A PI prevention program starts and ends with vaccination
Vaccination is the most important part of not becoming a victim of the PI calf problem. “This is truly one of those diseases we can prevent through selecting the right vaccine and giving it at the right time,” Dr. Davidson explained. “I recommend vaccinating cows with a modified-live BVDV vaccine pre-breeding. When looking at modified-live virus (MLV) vaccines, the key question to ask is, ‘Is there a PI prevention claim clearly indicated on the label?’ It’s vitally important to understand that all MLV vaccines are not equal in preventing BVDV PI calves.”
Your vaccine selection should also reflect the latest research, which shows that Type 1b is now the most prevalent subspecies of BVDV.5,6. “Whether you’re a cow-calf, stocker or feedlot operation, when your cattle are exposed to BVDV, the odds are three to one they’re going to be exposed to Type 1b,” said Dr. Davidson. “If you’re a betting person and you take those odds, you’ll want to make sure your vaccine program lines up against that threat.”
That same pre-breeding MLV vaccine also helps cows produce antibody-rich colostrum that can protect newborn calves from BVDV for several weeks to a few months. “If a calf is born with sufficient colostrum intake from a well-vaccinated cow or heifer, producers can then vaccinate that calf around 30 days of age with an MLV vaccine that includes antigens for BVDV,” noted Dr. Davidson.
Dr. Davidson’s best advice is to work together with your beef cattle veterinarian and get to know the BVDV issues around your region — and utilize resources like BVDVTracker.com. It has an interactive heat map that makes it easy to identify if BVDV is in your area. “Our end goal as beef producers is to provide a wholesome product for our consumers,” he concluded. “Managing BVDV PI calves will help us take healthier cattle to market, reduce our antibiotic use and provide a better overall experience for the consumer.”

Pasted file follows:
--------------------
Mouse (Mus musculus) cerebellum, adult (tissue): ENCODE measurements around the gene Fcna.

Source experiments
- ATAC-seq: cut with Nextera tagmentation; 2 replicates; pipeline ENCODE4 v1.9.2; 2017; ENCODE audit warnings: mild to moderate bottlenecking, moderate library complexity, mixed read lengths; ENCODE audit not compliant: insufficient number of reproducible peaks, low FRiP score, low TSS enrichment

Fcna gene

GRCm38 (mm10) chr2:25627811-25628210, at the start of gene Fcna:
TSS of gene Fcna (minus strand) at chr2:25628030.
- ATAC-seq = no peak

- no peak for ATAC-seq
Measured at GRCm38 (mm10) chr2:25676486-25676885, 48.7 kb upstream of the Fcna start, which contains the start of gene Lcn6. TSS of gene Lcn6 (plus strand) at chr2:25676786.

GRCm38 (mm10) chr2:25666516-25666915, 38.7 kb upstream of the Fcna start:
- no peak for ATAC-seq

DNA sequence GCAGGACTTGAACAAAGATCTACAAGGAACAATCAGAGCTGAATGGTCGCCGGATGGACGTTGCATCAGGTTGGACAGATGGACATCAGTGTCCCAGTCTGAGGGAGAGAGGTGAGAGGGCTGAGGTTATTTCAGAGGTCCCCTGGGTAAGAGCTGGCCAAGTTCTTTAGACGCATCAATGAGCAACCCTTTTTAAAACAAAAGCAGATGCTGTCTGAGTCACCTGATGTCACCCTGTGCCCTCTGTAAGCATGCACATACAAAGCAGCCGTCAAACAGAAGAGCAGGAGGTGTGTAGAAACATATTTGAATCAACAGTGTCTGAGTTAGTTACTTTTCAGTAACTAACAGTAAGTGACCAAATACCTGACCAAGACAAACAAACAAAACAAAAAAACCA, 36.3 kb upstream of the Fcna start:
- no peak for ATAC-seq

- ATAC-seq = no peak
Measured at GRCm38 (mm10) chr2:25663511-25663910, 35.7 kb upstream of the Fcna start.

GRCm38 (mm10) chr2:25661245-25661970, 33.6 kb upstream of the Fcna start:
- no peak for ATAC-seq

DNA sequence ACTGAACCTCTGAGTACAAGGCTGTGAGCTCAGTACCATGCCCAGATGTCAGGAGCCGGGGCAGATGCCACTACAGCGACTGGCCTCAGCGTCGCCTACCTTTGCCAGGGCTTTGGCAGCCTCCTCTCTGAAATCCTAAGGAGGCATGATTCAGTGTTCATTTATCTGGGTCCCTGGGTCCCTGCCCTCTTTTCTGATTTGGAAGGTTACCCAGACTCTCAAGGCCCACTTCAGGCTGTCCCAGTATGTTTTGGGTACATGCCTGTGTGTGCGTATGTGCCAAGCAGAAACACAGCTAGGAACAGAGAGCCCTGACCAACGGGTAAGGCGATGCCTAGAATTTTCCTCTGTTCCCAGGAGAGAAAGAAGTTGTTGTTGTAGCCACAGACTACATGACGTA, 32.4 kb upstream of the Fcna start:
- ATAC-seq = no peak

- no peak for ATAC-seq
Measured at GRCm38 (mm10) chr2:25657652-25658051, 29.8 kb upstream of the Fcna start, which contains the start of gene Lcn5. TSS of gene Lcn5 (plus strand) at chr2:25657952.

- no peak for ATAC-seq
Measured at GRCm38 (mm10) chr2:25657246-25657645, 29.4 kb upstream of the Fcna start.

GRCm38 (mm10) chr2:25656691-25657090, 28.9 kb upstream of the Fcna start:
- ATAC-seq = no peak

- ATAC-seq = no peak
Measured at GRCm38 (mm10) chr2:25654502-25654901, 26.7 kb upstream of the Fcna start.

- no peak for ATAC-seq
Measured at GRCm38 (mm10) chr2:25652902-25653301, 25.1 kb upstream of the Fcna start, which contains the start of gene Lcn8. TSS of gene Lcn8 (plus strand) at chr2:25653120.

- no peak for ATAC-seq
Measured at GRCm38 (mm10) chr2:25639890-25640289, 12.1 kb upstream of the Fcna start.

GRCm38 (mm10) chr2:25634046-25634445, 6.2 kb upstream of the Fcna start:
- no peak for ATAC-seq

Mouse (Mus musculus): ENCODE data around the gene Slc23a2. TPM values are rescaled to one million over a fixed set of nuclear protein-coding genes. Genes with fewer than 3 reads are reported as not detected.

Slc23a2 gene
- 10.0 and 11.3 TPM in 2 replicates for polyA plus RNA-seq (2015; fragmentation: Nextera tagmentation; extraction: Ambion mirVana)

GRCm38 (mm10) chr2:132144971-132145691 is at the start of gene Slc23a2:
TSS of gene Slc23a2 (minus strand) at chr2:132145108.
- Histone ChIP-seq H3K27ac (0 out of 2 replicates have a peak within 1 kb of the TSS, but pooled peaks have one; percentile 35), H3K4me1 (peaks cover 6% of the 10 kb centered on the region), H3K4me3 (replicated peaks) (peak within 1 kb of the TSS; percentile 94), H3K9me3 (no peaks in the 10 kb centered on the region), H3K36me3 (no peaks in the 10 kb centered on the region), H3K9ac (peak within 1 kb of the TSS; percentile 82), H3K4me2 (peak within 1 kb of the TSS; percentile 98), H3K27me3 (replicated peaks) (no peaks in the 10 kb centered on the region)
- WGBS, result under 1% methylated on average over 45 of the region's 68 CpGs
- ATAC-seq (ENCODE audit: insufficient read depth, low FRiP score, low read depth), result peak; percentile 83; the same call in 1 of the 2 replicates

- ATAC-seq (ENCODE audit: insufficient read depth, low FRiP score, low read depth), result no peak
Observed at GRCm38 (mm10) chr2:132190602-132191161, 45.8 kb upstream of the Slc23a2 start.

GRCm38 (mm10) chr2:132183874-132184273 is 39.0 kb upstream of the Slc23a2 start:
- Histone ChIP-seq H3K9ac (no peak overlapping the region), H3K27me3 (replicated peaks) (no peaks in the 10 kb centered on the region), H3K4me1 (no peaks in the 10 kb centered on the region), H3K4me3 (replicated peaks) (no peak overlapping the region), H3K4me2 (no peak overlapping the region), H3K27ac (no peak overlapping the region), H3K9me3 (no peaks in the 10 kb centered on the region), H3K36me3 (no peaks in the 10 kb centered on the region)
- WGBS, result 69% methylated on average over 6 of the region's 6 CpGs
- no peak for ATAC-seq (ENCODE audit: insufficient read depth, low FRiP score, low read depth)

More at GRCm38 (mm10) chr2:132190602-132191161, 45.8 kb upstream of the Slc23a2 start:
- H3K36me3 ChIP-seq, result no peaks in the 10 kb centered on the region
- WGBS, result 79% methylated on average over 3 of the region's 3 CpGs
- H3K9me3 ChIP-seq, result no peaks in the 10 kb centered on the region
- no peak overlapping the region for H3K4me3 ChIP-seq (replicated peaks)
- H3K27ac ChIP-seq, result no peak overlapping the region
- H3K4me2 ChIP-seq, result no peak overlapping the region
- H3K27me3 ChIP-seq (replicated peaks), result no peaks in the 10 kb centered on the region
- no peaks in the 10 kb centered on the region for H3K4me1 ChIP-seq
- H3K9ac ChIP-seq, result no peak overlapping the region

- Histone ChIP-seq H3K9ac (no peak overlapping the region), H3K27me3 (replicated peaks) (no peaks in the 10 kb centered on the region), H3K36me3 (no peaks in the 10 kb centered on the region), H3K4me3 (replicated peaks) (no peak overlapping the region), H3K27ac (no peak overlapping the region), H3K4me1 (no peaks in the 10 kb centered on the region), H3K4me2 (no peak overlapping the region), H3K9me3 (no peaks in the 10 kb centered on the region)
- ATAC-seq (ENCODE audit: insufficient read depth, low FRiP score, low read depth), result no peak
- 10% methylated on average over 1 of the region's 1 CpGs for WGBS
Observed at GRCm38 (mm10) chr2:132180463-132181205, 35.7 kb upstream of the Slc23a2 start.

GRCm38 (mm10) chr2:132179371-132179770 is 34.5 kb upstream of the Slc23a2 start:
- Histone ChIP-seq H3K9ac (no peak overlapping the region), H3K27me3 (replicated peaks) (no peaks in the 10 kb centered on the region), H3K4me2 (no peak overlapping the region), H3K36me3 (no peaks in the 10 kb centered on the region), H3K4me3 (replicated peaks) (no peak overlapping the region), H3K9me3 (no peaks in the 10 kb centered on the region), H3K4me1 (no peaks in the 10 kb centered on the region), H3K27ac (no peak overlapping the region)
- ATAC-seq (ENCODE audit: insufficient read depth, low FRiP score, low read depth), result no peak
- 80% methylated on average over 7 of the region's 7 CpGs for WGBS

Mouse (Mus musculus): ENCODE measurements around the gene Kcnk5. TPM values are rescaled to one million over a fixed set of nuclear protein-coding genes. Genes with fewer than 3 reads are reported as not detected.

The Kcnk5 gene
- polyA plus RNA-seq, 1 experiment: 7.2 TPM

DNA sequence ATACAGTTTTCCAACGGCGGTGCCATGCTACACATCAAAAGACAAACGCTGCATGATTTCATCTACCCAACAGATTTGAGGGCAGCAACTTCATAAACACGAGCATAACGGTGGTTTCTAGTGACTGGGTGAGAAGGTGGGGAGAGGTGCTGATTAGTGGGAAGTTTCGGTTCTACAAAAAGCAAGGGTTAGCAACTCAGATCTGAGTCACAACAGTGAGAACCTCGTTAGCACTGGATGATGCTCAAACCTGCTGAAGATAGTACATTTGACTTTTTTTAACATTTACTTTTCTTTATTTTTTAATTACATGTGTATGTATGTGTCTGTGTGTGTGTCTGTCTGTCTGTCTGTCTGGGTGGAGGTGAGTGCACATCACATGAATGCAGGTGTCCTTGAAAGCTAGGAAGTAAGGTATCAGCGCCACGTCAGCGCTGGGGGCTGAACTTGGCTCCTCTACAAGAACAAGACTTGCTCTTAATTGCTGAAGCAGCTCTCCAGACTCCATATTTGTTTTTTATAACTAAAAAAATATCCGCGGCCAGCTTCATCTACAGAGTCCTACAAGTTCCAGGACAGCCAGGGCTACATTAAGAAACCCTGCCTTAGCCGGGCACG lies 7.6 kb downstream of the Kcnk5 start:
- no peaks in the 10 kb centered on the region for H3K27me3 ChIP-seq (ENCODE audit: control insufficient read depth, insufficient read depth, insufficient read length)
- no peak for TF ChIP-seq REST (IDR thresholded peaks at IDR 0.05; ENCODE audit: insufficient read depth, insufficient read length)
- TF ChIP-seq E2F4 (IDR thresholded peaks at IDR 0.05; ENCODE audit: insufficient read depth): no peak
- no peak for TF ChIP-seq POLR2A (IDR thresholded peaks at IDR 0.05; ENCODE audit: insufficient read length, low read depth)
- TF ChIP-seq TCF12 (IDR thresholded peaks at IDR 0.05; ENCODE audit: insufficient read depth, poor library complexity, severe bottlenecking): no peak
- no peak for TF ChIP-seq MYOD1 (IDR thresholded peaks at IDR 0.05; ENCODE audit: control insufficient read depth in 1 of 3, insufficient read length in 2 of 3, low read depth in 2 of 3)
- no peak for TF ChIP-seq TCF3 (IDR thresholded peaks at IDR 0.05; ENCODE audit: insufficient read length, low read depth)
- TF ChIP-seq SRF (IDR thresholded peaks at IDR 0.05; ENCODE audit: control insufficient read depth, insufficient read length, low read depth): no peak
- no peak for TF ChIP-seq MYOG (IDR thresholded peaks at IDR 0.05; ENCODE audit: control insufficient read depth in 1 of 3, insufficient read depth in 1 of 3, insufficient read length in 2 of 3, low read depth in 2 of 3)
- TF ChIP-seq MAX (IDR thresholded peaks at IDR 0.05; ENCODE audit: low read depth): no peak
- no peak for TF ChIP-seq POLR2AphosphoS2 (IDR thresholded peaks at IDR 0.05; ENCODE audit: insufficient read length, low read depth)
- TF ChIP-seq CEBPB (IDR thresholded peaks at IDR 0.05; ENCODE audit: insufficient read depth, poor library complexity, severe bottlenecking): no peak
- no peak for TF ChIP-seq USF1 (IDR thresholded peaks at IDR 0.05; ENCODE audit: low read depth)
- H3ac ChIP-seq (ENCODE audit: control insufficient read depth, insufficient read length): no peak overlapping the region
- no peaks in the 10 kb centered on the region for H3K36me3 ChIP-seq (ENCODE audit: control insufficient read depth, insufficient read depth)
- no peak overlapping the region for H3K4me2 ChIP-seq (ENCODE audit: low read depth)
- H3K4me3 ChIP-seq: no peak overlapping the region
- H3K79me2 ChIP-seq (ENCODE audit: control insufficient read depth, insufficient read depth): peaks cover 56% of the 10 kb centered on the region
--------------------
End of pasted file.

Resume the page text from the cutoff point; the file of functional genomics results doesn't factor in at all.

1 Hessman BE, Fulton RW, Sjeklocha DB, Murphy TA, Ridpath JF, Payton ME. Evaluation of economic effects and the health and performance of the general cattle population after exposure to cattle persistently infected with bovine viral diarrhea virus in a starter feedlot. Am J Vet Res. 2009.
2 Loneragan GH, Thomson DU, Montgomery DL, Mason GL, Larson RL. Prevalence, outcome, and health consequences associated with persistent infection with bovine viral diarrhea virus in feedlot cattle. J Am Vet Med Assoc. 2005.
3 Fulton RW, Briggs RE, Ridpath JF, Saliki JT. Transmission of bovine viral diarrhea virus 1b to susceptible and vaccinated calves by exposure to persistently infected calves. Can J Vet Res 2005;69(3):161–169.
4 Fulton RW, Johnson BJ, Briggs RE, et al. Challenge with bovine viral diarrhea virus by exposure to persistently infected calves: protection by vaccination and negative results of antigen testing in nonvaccinated acutely infected calves. Can J Vet Res 2006;70(2):121–127.
5 Fulton RW, Cook BJ, Payton ME, et al. Immune response to bovine viral diarrhea virus (BVDV) vaccines detecting antibodies to BVDV subtypes 1a, 1b, 2a, and 2c. Vaccine 2020;38(4)4032–4037.
6 Data on file, Boehringer Ingelheim and BVDVTracker.com. Data collected November 1, 2018, through November 1, 2019.
©2021 Boehringer Ingelheim Animal Health USA Inc., Duluth, GA. All Rights Reserved. US-BOV-0086-2021-A
You May Also Like
Current Conditions for
Enter a zip code to see the weather conditions for a different location.